Both sides presented their closing arguments on Friday before the jury got the case. Kaplan was about 10 minutes into her remarks when Trump, who was seated at the defense table, got up and exited the room. 

Before he left, Kaplan repeatedly told the jury that he sexually assaulted Carroll, prompting the former president to shake his head. She then moved on to Trump's repeated defamatory statements, and said that "typically when people are held liable for false and defamatory lies, they stop." 

"He continued to defame Ms. Carroll even as this trial was ongoing," Kaplan said.

Kaplan — who is not related to Lewis Kaplan, the judge overseeing the case — then asked the jury to award Carroll at least $24 million in compensatory damages. She walked the jury through the first statements Trump made in 2019, and the many times he has repeated his claims — that he's never met Carroll, that she isn't his "type," that he didn't assault her and that the case is a "hoax" — since then, including some just days earlier.

An artist's sketch of former President Donald Trump walking out of a federal courtroom in New York as an attorney for E. Jean Carroll presents her closing argument on Friday, Jan. 26, 2024.
An artist's sketch of former President Donald Trump walking out of a federal courtroom in New York as an attorney for E. Jean Carroll presents her closing argument on Friday, Jan. 26, 2024. Jane Rosenberg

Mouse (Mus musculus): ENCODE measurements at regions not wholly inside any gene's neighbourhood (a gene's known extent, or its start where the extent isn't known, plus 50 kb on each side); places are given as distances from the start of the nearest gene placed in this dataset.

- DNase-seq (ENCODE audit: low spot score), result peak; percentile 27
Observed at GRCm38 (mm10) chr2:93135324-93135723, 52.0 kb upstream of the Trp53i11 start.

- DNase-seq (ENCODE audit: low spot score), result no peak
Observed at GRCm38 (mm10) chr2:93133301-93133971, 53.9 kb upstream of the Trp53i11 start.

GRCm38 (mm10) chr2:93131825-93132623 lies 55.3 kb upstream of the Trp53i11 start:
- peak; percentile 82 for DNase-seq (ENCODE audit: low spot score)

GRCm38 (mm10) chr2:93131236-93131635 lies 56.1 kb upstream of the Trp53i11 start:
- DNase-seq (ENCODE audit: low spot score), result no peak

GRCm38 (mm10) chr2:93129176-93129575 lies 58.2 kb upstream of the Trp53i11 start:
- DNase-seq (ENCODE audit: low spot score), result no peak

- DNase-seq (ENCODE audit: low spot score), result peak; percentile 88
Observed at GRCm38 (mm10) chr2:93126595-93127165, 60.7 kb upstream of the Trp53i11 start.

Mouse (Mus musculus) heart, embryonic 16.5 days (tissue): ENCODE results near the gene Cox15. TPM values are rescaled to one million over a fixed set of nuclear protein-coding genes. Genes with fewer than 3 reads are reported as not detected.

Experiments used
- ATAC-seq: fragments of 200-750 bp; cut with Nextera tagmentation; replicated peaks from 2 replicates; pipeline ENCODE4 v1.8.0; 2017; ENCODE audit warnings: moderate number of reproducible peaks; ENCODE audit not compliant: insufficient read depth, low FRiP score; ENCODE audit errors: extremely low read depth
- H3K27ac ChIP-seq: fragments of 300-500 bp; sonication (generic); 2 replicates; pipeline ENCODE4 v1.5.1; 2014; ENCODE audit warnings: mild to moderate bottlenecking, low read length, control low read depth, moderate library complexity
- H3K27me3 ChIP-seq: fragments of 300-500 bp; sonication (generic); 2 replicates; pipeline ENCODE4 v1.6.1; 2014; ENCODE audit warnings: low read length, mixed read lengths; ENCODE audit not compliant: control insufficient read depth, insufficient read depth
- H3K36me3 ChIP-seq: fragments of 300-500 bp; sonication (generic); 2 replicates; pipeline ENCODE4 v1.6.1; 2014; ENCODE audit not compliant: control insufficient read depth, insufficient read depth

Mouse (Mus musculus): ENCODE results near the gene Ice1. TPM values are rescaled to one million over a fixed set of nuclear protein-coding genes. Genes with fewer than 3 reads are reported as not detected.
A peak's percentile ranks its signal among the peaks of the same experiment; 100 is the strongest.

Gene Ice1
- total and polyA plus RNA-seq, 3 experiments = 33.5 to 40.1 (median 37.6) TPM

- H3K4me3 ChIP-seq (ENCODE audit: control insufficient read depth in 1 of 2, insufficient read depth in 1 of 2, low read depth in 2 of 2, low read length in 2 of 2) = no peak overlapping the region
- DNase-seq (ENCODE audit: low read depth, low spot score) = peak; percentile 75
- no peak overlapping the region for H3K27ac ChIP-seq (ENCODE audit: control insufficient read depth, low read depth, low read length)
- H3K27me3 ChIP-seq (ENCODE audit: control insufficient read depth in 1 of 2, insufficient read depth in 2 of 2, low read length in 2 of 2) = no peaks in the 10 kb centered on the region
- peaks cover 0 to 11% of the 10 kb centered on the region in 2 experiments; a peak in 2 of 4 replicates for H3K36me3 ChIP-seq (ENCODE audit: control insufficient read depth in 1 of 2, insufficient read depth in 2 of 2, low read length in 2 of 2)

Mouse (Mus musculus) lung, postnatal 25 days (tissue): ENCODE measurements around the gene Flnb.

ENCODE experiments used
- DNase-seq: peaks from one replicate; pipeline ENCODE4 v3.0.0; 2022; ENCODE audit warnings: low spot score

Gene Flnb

"Those false denials and attacks continued while you were in this courtroom … while you were sitting in those seats," Kaplan said, before showing a clip of a press conference Trump held last week, when he again lashed out at Carroll.

Then she showed a recent Truth Social post in which Trump vowed to deny the allegations "a thousand times."

"A thousand times, are you kidding me?" Kaplan said. "He's prepared to do it 1,000 times unless you make him stop."

Kaplan finished by pointing out that Trump didn't attend the first trial, when the question of whether he sexually abused Carrol was put before the jury, but did appear for these proceedings, when damages were at stake.

"The one thing that Donald Trump does care about is money," she said.

Trump's closing argument

Alina Habba, Trump's attorney, presented the closing argument for the defense, with Trump back in the courtroom. 

She focused on what she called a "five-hour gap" in 2019 between when Carroll's allegations first surfaced and Trump's first defamatory statement. Habba said Carroll hadn't proved "causation" between Trump's comment and the ensuing harassment Carroll received.

Habba focused on a portion of Carroll's testimony when she described the first night she began receiving threats. She testified that she hung a pair of pants to cover a hotel window out of fear.

"She didn't call the police, but she hung up pants," Habba said. "She didn't tell anyone, but she hung up pants."

Habba continued: "There are two versions of E. Jean Carroll: The truth, which her friend knew and testified about, and the one who comes to court to get my client's money."

She once again cited statements and text messages in which Carroll said she was feeling "fabulous" and "buoyant" after her allegations were made public.

Given the chance to offer a rebuttal, Carroll's attorney Shawn Crowley repeatedly pointed directly at Trump, while saying he sexually assaulted Carroll and lied about it.

At one point, Trump turned to watch Crowley, glaring, with his arms folded. As she continued speaking, often pointing at him, he grew more animated, shaking his head and grimacing.

"They want you to decide that it's Ms. Carroll's fault, that somehow Donald Trump is a victim," Crowley said, as Trump seemed to nod his head.

"The man who did these things to her, the man who sexually assaulted her, he gets to do whatever he wants," Crowley said. "The rules don't apply to him," she added, before encouraging the jury, once again, to reach a verdict that will "make him stop."